GuitaRasmus is one of those hobbyists who keep on cranking out stuff us mere mortals can only dream of. Every model he does would probably end up winning pretty much any contest it was entered in, and his talent for building and painting world class stuff is more than a little scary. My faourite for this year would have to be his Nurgle-themed chaos flyer, converted from a WFB Arachnok kit. And while the execution is flawless, it’s the little touches that really make the model shine (or, in case of a Nuglite model, glisten 😉 ): GuitaRasmus actually converted the eyes to look more fly-like, and – at my humble suggestion, if I do say so myself – decided to paint the fly’s carapace in a slightly metallic hue for that extra disgusting bluebottle effect. We are really lucky that a hobbyist this talented turned to chaos in the first place 😉

Be sure to check out GuitaRasmus’ fantastic Dakka thread. Be warned, though: Your own hobby endeavours will invariably look pretty meagre in comparison…


3rd place: Biohazard’s Gorehound

This model was not created by me. Image appears courtesy of Biohazard

Again, it is really hard to pick a favourite from among Biohazard’s/Doombreed’s fantastic Khornate conversions and kitbashes. But even though I have a very soft spot in my heart for his scratchbuild Defiler variant (fittingly called the “Bloodstalker”), the Gorehound Titan you see above has got to be my favourite this year, simply due to the flabbergasting scope of the project: That huge beast was kitbashed from nothing but GW plastic parts, and it frankly looks like it could be sold as a regular kit. So while the Gorehound may not be 100% finished at this point, it is definitely worthy of an Eternal Hunt Award!

Many more great conversions and kitbashes can be found in Biohazard’s great Dakka thread.


Best armies 2012:


1st place: Mayajid’s Metal Beast Mercenaries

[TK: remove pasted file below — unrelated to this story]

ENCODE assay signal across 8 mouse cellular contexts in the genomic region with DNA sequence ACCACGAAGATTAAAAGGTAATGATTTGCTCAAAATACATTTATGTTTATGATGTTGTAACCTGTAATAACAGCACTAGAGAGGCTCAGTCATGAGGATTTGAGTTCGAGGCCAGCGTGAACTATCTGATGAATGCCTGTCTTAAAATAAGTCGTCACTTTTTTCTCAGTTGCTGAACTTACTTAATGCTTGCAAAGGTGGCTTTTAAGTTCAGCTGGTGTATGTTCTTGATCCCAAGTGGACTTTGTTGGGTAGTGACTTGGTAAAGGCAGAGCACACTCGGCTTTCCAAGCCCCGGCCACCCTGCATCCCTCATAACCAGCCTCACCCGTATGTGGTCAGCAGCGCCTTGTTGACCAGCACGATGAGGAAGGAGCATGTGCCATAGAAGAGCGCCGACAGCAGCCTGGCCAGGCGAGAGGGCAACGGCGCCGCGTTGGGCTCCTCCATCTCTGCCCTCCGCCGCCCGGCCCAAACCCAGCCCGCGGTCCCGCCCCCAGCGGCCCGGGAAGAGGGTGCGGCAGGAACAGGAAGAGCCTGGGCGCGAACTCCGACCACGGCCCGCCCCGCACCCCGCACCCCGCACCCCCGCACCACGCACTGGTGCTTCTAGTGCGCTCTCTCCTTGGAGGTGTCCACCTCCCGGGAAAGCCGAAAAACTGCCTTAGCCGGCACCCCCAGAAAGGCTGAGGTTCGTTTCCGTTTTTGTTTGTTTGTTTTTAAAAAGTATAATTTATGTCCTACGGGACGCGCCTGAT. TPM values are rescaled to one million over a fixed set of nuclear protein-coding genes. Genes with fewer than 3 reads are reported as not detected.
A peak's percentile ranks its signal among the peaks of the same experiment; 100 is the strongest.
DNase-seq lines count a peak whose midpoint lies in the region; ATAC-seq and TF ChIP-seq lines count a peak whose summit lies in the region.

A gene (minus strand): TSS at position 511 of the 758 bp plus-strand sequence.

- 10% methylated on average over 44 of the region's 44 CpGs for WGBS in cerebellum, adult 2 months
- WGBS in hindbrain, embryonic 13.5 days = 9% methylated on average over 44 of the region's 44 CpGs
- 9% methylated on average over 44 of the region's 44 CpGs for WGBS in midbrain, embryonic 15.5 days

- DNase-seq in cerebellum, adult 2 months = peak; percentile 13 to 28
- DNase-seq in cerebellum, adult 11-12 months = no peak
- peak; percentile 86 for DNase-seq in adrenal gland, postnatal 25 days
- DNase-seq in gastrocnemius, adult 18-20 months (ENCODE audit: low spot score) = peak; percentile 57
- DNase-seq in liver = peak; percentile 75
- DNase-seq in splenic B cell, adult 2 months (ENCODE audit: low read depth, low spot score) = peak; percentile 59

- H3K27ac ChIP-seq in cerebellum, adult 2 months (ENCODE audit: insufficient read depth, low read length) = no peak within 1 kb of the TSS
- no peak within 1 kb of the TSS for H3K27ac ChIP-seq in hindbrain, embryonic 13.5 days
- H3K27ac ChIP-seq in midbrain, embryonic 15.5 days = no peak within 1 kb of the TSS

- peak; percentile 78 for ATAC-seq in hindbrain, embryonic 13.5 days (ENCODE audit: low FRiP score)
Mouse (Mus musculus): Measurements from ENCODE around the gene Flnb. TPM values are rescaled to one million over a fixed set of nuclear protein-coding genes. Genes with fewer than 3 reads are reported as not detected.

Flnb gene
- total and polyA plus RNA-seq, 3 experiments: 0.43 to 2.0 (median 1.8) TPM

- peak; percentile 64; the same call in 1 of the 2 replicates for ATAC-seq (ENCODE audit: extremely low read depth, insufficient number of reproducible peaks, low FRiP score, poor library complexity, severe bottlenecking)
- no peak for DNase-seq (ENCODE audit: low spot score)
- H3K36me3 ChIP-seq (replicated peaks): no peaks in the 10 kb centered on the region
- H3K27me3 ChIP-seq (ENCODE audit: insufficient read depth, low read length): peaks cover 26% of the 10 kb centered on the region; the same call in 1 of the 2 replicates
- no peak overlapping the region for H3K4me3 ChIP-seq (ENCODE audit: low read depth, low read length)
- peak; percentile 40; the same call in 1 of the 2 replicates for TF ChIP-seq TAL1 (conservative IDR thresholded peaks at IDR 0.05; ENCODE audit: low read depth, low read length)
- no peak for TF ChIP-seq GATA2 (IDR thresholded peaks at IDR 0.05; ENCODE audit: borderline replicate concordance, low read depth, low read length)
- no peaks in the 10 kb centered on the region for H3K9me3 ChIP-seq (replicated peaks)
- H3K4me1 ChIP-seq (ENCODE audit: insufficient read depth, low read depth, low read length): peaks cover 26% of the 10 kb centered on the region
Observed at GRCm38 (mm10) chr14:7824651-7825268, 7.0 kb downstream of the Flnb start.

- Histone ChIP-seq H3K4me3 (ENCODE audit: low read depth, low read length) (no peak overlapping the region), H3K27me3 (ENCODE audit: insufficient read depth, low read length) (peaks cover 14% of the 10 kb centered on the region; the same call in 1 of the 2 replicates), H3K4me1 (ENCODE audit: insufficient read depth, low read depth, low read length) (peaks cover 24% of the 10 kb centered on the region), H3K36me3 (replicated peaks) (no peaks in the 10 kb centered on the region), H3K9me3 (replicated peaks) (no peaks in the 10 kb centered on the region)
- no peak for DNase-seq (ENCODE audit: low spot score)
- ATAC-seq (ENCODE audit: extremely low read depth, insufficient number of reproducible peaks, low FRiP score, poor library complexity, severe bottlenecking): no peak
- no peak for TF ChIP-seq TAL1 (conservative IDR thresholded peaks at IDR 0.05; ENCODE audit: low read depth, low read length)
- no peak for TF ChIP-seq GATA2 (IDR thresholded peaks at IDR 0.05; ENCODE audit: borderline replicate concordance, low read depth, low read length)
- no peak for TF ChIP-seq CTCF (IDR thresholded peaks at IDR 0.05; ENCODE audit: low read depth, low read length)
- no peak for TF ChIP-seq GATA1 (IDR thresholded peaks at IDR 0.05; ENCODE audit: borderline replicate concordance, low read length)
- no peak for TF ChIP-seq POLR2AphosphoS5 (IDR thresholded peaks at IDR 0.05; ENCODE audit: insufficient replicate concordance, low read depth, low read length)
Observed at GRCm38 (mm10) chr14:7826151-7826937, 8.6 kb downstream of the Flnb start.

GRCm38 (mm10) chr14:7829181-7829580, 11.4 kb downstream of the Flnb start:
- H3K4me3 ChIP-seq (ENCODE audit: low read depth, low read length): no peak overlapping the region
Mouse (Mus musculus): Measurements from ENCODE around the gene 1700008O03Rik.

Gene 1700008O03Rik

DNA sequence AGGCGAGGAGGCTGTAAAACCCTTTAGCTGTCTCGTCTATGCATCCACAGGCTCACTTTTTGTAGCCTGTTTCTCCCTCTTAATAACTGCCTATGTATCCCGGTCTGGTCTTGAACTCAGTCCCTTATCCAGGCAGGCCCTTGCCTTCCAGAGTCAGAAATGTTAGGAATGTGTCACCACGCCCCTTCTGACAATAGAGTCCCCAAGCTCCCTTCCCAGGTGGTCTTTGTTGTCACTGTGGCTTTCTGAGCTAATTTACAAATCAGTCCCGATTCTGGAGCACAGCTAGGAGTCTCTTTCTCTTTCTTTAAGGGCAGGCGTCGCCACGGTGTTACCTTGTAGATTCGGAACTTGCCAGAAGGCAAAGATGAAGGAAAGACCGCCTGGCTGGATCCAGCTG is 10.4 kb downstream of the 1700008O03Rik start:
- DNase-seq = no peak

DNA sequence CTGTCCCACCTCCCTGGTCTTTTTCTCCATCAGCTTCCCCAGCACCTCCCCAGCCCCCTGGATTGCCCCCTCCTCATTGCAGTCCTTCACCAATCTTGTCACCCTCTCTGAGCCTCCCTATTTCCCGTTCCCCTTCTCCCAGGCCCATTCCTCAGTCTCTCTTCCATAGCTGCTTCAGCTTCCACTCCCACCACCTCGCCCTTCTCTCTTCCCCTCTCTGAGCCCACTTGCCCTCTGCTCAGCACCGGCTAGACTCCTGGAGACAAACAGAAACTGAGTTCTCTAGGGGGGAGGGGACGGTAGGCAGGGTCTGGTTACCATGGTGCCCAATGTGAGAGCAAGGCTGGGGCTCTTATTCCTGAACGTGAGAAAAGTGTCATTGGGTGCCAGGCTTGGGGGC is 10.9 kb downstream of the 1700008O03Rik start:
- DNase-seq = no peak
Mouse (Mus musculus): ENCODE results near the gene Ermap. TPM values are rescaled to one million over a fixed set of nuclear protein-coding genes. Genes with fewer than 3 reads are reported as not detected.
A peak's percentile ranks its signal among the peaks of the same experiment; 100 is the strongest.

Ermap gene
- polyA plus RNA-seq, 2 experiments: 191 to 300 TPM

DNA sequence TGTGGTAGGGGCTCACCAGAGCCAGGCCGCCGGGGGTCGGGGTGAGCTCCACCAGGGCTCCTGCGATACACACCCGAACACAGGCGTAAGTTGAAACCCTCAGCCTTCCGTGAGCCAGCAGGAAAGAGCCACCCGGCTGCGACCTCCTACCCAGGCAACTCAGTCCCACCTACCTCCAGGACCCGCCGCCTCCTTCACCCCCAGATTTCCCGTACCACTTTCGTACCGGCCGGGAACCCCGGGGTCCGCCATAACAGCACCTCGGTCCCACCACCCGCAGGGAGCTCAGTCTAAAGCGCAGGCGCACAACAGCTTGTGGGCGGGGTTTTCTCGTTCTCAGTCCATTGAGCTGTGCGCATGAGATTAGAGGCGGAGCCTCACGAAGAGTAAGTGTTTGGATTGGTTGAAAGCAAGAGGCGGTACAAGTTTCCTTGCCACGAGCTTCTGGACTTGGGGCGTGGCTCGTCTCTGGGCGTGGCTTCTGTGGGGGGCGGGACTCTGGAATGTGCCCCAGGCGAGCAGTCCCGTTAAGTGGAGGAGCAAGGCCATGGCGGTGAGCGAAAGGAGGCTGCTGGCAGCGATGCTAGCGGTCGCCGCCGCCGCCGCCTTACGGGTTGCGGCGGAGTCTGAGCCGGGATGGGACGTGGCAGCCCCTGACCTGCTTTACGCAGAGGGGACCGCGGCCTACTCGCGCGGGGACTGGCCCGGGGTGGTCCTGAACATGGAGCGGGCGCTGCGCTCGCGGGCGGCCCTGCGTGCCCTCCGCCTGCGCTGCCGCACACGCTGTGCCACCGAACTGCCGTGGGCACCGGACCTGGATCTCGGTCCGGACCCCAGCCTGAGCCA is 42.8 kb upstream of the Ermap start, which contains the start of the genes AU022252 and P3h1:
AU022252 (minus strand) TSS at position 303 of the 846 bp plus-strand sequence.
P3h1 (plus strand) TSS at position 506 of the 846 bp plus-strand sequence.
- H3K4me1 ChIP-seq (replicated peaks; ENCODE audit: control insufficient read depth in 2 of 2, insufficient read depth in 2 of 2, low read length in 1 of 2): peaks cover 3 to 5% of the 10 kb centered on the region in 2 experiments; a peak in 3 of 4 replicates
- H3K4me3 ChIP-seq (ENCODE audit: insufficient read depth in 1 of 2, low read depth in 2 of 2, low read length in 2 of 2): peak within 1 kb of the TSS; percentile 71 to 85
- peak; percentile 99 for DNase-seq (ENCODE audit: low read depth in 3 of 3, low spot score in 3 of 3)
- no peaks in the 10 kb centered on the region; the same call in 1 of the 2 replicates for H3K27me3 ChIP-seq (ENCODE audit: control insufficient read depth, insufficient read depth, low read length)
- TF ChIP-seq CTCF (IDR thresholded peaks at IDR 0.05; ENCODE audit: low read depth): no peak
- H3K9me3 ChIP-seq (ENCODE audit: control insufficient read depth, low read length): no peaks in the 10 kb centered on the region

These models were not created by me. Image appears courtesy of Mayajid

The premise does not sound all that captivating: an army of Beastman/Space Marine hybrids. It has been done before, right? Well, I thought so too. But then Mayajid’s Metal Beast Mercenaries simply blew me away: Here’s an army where every single model has been expertly customised to within an inch of its life. And not only are there conversions for every staple in a Marine army, Mayajid also managed to incorporate “40k-ified” versions of all the special characters in the WFB Beastman army book. Combined with the sheer scope of the project and the fact that its creator didn’t cut ANY corners during the completion of this army, that’s more than enough to make Mayajid’s Metal Beast Mercenaries the best army of 2012 in my book!

A single picture does not do these guys justice, so I recommend you head right over to Dakka and feast your eyes on Mayajid’s fantastic army!


2nd place: Meade’s Black Legion


This model was not created by me. Image appears courtesy of Meade

This model was not created by me. Image appears courtesy of Meade


This model was not created by me. Image appears courtesy of Meade

This model was not created by me. Image appears courtesy of Meade

Even though I am an avid follower of the ruinous powers (and have been for years), even I have to admit that chaos armies are rarely truly scary. Granted there are skulls and chains and grisly trophies and all that jazz, but only very infrequently do we find a hobbyist who succeeds in making his chaos army look as scary as it should.

Enter Meade: His Black Legion force (pictured above are a Daemon Prince and a Defiler, since I simply couldn’t decide which was cooler) looks like the lovechild of the silent Silent Hill universe and the Film Virus: With lots of gruesome cabling and body horror, Meade’s Chaos Marines look really, really scary. His prowess at painting spectacular OSL effects makes the army shine even brighter. I couldn’t replicate this stuff if I tried, and frankly, I am not even sure I want to: Those guys look like lots and lots of trouble, even if you are on their side 😉